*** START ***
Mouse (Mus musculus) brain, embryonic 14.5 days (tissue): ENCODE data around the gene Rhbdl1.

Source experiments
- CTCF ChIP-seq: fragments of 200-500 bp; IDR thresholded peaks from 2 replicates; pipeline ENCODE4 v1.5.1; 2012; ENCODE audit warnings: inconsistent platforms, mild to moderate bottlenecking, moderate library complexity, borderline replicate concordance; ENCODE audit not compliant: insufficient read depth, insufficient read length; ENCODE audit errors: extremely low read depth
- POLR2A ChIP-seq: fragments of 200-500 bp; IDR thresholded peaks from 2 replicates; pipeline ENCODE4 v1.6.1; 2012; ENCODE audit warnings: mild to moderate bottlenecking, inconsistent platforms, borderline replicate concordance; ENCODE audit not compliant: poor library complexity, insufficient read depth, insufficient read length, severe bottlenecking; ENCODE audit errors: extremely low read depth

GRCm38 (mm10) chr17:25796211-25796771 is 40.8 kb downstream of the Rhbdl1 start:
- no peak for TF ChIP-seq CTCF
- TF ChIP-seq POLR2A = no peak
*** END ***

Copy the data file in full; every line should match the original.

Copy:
Mouse (Mus musculus) brain, embryonic 14.5 days (tissue): ENCODE data around the gene Rhbdl1.

Source experiments
- CTCF ChIP-seq: fragments of 200-500 bp; IDR thresholded peaks from 2 replicates; pipeline ENCODE4 v1.5.1; 2012; ENCODE audit warnings: inconsistent platforms, mild to moderate bottlenecking, moderate library complexity, borderline replicate concordance; ENCODE audit not compliant: insufficient read depth, insufficient read length; ENCODE audit errors: extremely low read depth
- POLR2A ChIP-seq: fragments of 200-500 bp; IDR thresholded peaks from 2 replicates; pipeline ENCODE4 v1.6.1; 2012; ENCODE audit warnings: mild to moderate bottlenecking, inconsistent platforms, borderline replicate concordance; ENCODE audit not compliant: poor library complexity, insufficient read depth, insufficient read length, severe bottlenecking; ENCODE audit errors: extremely low read depth

GRCm38 (mm10) chr17:25796211-25796771 is 40.8 kb downstream of the Rhbdl1 start:
- no peak for TF ChIP-seq CTCF
- TF ChIP-seq POLR2A = no peak